The IDF has released videos of weapons they claim were left in Gaza hospitals Rantisi and al-Shifa by Hamas members, to prove Hamas used these protected institutions for military purposes, rendering hospital patients human shields.

Some of the weapons are clearly arranged for the videos, while others are presented as being found where they lay (like behind an MRI machine). All are presented as having been discovered in the hospitals.

That al-Shifa is used by Hamas for military purposes is old news, and the US government is confident this is the case. My question however is about the specific claim of weapons found recently in the hospital:

Is there proof these weapons were actually found in the hospital and not planted by the IDF before the video?

  • 2
    Voting to close, as I am judging this to be a current event which will require independent expert verification.
    – Avery
    Commented Nov 15, 2023 at 21:03
  • 1
    @Avery almost all recent questions have fallen in that category, have you voted to close those too? Commented Nov 15, 2023 at 22:08
  • 1
    @user1271772: naah. But I suggest you read the pinned post skeptics.meta.stackexchange.com/questions/4992/… If the IDF planted these guns it would very hard to prove given that (at al-Shifa at least) we're talking about 3-4 "grab bags". And they say the security cameras were off or disabled. This Q will probably never be answerable beyond "do you trust the IDF?" Commented Nov 15, 2023 at 22:18
  • 1
    @Fizz You asked the first 2023-Israel-Hamas-War question, and it was quite answerable. The next question was "Were babies found with their heads decapitated in Israel after the Hamas attack?" which was about a current event that isn't easy to prove right? Based on a glance at the "answers", it's not easy to figure out what the answer actually is. The top-voted answer (score = 26) says a confident "yes" (that the babies were murdered), but the second answer (score = 21) says the claim was "baseless" but "there is some newer, inconclusive, evidence to consider". Seems pretty unanswerable to me. Commented Nov 16, 2023 at 0:25
  • @user1271772: yeah, that one I agree should probably have been closed for a while. Too many contradictory press reports etc. One of the answers (Dave's) was entirely rewritten 3 times, if you check its history. I for one got tired of trying to update my answer there (did like 2 updates--I didn't delete stuff). We probably don't need more Qs like that one. And frankly this Q has the potential to be like that, pending any new discoveries that someone might want to post as a "cannot sure about that video, but look what they found now!" Commented Nov 16, 2023 at 0:28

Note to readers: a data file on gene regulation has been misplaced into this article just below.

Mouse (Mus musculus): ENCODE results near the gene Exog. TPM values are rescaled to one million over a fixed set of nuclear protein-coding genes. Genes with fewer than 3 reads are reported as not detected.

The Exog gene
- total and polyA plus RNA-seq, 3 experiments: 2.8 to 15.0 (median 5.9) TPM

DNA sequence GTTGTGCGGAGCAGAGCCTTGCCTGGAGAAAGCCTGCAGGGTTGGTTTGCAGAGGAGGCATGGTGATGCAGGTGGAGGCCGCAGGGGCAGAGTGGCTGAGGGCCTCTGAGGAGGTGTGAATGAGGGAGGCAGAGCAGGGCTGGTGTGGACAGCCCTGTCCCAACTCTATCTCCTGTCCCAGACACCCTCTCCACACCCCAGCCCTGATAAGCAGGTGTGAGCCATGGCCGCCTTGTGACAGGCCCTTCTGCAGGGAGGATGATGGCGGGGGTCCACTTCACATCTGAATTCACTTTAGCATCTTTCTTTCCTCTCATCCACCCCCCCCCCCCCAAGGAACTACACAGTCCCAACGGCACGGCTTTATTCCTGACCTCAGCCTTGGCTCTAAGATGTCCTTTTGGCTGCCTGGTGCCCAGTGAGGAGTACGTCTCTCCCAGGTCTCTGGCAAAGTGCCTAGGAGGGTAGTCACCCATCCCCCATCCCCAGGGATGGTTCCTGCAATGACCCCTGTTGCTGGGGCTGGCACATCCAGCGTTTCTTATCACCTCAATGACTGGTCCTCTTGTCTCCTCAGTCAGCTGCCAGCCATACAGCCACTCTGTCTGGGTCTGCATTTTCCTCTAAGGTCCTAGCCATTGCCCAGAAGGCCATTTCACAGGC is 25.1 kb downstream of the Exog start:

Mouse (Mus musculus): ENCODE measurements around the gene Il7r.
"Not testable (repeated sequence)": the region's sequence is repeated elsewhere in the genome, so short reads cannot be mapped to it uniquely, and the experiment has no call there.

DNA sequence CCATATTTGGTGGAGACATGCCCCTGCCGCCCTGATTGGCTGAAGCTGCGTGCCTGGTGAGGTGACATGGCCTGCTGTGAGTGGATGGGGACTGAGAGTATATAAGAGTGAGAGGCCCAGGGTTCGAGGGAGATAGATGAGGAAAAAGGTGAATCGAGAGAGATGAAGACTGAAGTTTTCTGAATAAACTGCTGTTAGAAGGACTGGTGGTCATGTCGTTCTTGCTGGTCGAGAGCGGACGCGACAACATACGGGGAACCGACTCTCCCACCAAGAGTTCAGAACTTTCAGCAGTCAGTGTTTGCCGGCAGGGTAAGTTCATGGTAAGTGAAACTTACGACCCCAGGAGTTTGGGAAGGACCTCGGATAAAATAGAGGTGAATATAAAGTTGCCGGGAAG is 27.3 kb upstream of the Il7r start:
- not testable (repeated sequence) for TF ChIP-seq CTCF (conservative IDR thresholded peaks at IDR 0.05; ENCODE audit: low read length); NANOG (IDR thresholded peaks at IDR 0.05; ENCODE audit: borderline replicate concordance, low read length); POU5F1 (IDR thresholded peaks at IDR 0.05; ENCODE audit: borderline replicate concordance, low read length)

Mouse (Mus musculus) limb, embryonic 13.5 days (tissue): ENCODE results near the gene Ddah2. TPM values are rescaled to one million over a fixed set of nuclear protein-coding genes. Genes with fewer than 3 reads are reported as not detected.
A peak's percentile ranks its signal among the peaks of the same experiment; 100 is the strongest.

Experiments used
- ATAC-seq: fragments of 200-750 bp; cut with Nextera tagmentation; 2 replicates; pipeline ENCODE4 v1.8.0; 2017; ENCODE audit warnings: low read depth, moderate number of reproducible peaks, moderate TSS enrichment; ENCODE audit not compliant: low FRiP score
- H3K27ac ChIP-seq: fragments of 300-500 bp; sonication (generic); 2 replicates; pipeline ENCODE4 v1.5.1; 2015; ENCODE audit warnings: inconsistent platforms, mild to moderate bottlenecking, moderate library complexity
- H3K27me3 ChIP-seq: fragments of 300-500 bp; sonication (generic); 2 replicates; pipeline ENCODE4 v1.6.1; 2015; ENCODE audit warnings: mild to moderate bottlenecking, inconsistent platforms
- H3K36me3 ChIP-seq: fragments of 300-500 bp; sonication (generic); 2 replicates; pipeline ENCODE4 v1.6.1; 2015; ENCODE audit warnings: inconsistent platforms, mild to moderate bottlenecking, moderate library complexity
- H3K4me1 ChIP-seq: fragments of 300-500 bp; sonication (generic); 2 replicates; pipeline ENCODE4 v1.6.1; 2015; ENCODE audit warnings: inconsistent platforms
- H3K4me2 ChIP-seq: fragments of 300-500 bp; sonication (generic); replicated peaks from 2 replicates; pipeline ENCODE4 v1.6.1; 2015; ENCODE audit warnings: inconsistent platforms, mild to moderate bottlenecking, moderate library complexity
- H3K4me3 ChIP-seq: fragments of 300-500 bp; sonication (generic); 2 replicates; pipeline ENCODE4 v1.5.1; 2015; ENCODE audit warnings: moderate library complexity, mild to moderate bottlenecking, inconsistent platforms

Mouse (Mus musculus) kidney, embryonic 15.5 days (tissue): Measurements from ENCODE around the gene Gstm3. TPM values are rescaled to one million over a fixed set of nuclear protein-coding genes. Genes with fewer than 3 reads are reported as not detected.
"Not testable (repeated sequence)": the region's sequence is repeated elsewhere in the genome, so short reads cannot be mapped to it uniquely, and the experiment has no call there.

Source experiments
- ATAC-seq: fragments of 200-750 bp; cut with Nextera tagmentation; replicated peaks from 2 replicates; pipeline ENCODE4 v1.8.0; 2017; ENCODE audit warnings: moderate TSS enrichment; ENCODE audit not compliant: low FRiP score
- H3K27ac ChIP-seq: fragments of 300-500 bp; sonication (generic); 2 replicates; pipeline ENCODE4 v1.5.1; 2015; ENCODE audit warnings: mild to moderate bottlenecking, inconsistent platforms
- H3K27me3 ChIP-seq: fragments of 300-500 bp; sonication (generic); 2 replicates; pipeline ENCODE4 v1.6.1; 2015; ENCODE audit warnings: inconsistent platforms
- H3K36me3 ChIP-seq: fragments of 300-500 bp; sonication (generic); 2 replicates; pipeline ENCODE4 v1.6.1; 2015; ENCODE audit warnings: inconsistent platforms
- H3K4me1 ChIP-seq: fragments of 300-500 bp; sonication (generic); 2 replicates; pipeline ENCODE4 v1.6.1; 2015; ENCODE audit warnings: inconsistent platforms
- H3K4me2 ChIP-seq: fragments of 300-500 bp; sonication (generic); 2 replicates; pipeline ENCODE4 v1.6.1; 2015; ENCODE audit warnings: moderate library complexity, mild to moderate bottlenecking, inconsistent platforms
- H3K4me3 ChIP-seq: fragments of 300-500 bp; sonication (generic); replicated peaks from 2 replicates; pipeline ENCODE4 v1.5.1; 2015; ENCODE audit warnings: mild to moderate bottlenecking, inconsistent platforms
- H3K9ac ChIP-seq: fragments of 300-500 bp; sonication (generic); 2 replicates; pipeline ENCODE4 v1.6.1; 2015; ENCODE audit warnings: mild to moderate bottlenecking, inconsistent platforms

1 Answer 1


Outside of Israeli sources, expect stuff like the quote below for quite a while.

The Washington Post was unable to independently verify who the weapons belonged to or how they came to be inside the radiology unit.

NYT (about the other/Rantisi raid)

Both videos contained a series of assertions that could not be independently verified. The first includes well-displayed evidence — guns, explosives and other weaponry all arranged as if by police showing the haul from a drug raid — whose provenance similarly could not be confirmed.

At least regarding the Rantisi case, the IDF also posted a video apparently showing an RPG being fired by someone who is then said to run inside the hospital. However, as far as I can tell that video hasn't received anywhere near as much international attention as the raid ones. (Also, no RPGs were claimed to have been found at al-Shifa, just Kalashnikovs and hand grenades.)

About a week before the raid, Al-Jazeera has posted several images showing large holes, some surrounded by burn marks in the top floor and ceiling of the Rantisi hospital. Insofar, I've not been able to find out how the IDF says those happened. Gaza/hospital authorities say they were Israeli missile strikes.

FWIW, there has been a wee bit of contrversy surrounding the placement of some of those in later footage.

CNN compared footage published by the IDF online with footage taken by Fox News, which was granted access to the site in the hours afterwards. IDF spokesperson Lt. Col. Jonathan Conricus leads the tour in the IDF video and a watch on his arm shows the time to be 13:18.

Fox News foreign correspondent Trey Yingst later visits the scene when it is dark. He says in his report it is “the middle of the night.”

Yingst is shown a bag located behind an MRI machine inside the hospital with two AK-47 guns visible on top of it. However, the IDF video filmed earlier shows only one AK-47 gun. It is unclear where the second AK-47 gun came from and why it is not visible in the earlier IDF clip.


The BBC was also granted access to the hospital the following day, November 16, and two AK-47 guns are still visible on top of the bag inside the MRI room.

The IDF told CNN the discrepancy between the military’s own video and the BBC footage was “due to the fact that more weaponry and terrorist assets were discovered throughout the day.”

“Suggestions that the IDF is manipulating the media are incorrect,” it added. “We are acting with full transparency whilst maintaining the safety of our troops and operational readiness.”

  • 2
    Since the Q was closed I've made this A community wiki. The idea being in case someone feels like adding something to this, feel free. It's probably better than just delete because it does contain quotes to the effect that by Western journalistic standards this can't really be currently answered. Commented Nov 16, 2023 at 6:31

Not the answer you're looking for? Browse other questions tagged .